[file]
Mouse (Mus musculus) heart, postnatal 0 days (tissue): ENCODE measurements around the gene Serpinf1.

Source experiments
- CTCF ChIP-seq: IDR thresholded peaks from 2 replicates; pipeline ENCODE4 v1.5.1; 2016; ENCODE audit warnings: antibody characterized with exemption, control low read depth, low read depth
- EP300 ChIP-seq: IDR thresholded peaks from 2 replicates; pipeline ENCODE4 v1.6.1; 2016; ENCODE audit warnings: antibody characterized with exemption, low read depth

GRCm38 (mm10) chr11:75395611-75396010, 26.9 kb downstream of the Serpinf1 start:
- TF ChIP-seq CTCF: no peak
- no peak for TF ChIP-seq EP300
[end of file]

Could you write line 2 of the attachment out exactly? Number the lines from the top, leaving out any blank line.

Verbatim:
Source experiments